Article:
Cambridge Core – Philosophy of Science – Proofs and Refutations – edited by Imre Lakatos. PROOFS AND REFUTATIONS. ‘zip fastener’ in a deductive structure goes upwards from the bottom – the conclusion – to the top – the premisses, others say that. I. LAKATOS. 6 7. The Problem of Content Revisited. (a) The naivet6 of the naive conjecture. (b) Induction as the basis of the method of proofs and refutations.
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If y Probably one of the most important books I’ve read in my mathematics career. Lakatos contrasts the formalist method of approaching mathematical history against his own, consciously “heuristic” approach. Nov 24, Arthur Ryman rated it it was amazing.
The idea that the definition creates the mathematical meaning is a another powerful one, and I think it would be interesting to do an activity where stude Although I appreciates Lakatos’ classroom discussion style as original I had a hard time keeping up with the development of the conversation and keeping the original question in mind. Anyways, the bad is so negligible, I would say that if you like philosophy and if you like math, AND if you want a new perspective — read this very readable book.
Sep 30, Robb Seaton rated it it was amazing Shelves: Retrieved from ” https: In this view of things, the theorem statement becomes secondary to the proof idea, which then takes precedence as the most important part of the mathematical work. Naive conjectures and naive concepts are superseded by improved conjectures theorems and concepts proof-generated or theoretical concepts growing out of the method of proofs and refutations.
Many of you, I’m guessing, have some math problems. His main argument takes the form of a dialogue between a number of students and a teacher.
Proofs and Refutations: The Logic of Mathematical Discovery
Mar 24, Conrad rated it it was amazing Shelves: Jun 13, Douglas rated it it was amazing Shelves: May 12, Ari rated it really liked it. The book includes two appendices. Lakatos argues that this view misses quite a lot of how mathematical ideas historically have emerged.
But back to Lakatos. This book is warmly recommended to anyone who does mathematics, is interested in philosophy of mathematics or science or simply enjoys a well-written dialogue about philosophical questions.
For this reason, Lakatos argues, teachers and textbooks must provide a heuristic presentation behind the arguments and the proofs; the ontogenesis of mathematical discovery does not proceed through an arbitrary ‘definition, theorem, proof’ style.
Then the conjectures can be modified and tightened up to make theories. Unfortunately, he choose Popper as his model. And Lakatos knows the history of eulers theorem, presents it as a classroom discussion making us realize that nothing is ever static in mathematics.
One particularly enlightening application of this ‘proof-first’ method comes via the proof of Cauchy that the limit of a sequence of continuous functions is continuous.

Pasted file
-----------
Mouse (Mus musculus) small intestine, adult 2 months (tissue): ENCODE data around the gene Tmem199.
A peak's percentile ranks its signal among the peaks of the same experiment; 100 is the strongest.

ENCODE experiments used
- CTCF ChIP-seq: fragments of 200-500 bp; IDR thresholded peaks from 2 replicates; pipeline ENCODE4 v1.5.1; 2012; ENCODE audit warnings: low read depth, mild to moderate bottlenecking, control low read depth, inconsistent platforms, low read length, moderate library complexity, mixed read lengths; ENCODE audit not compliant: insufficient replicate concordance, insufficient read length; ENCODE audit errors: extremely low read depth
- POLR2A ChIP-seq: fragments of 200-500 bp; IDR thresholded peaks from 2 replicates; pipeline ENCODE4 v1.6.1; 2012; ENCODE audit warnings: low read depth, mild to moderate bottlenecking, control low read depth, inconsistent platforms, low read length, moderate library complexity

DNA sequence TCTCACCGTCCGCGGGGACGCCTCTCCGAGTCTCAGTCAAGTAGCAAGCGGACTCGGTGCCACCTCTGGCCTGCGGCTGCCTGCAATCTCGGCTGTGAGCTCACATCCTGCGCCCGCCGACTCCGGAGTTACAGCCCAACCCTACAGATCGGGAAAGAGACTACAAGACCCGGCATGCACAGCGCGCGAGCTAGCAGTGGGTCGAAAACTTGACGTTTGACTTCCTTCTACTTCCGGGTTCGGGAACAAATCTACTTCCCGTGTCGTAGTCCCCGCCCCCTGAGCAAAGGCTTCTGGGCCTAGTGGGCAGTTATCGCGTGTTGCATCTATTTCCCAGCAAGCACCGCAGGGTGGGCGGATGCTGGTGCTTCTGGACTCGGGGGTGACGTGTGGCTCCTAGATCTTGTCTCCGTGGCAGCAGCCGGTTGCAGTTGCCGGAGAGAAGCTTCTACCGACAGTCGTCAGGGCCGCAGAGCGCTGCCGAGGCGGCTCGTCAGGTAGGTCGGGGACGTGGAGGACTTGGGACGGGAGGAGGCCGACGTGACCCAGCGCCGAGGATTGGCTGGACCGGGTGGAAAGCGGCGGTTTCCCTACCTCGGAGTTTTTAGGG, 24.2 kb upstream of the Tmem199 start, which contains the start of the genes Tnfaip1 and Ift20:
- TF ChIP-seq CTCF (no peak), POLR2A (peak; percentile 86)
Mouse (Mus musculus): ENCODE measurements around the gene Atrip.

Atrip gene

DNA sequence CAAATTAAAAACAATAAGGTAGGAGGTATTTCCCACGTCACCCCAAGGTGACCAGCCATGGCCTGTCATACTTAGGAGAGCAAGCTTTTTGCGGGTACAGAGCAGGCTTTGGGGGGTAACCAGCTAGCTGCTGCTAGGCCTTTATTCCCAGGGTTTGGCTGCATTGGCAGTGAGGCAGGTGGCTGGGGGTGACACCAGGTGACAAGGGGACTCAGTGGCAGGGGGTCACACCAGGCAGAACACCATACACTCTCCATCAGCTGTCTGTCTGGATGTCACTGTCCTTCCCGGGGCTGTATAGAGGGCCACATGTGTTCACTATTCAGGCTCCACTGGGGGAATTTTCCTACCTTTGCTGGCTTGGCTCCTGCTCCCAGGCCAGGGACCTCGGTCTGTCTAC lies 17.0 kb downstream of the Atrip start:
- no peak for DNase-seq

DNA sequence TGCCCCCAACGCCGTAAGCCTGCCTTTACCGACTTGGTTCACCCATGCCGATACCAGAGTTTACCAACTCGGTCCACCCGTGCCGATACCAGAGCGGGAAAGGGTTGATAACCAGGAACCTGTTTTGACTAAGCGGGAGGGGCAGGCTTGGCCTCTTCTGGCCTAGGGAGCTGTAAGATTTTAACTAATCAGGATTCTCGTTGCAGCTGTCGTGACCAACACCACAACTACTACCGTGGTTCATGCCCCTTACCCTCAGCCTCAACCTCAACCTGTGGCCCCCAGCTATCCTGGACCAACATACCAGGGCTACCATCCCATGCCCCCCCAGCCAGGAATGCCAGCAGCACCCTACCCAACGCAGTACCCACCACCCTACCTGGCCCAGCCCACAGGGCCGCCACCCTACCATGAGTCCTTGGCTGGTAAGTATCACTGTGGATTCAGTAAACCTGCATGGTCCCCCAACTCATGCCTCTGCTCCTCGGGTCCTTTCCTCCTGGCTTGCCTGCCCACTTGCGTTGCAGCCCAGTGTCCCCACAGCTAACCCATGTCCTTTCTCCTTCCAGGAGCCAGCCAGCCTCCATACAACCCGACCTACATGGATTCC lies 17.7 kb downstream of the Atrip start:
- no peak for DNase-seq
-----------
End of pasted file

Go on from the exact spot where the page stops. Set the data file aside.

Teaching it this way, then, is a mistake. Hence when I put quotes around the word proof, as I just did, I was following Lakatos.
Proofs and Refutations – Imre Lakatos
What seems relatively straightforward is in fact a complex and convoluted problem, and as the various opinions regarding proper approaches are voiced the characters also grow richer.
To see what your friends thought of this book, please sign up. This is a frequently cited work in the philosophy of mathematics. The dialogue is fairly natural as natural as is possible, given the maths that make up much of itand through the use of verbatim quotes and his varied subjects he has created a fine work. Surprisingly interesting, like Wittgenstein if he wrote in a human fashion, and longer than one would think possible given how straightforward amd problem initially appears. It is common for people starting out in Mathematics, by the time they’ve mastered Euclidean Geometry or some other first rigorous branch, to believe in its complete infallibility.
It was a little dry at times but the dialogue was very interesti I picked this up seeing it on a list of Robb Seaton’s favorite books”. Jul 09, Devi rated it it was amazing Shelves: Indeed the distinctive feature of Lakatos’ work is to rffutations the rigorists with refuttaions own tools including their tedious “microanalysis. If something is mathematically proven we know beyond any shadow of a doubt that it is true because it follows from elementary axioms.
I believe Lakatos’ basic diagnosis is essentially correct. While their dispute is ultimately intellectual for the most part the personal tensions also realistically make themselves felt. And it teaches us how interesting things can get when you scratch beneath the surface.
If you are going into mathematics at a University level, I would highly recommend this book. The complete review ‘s Review:.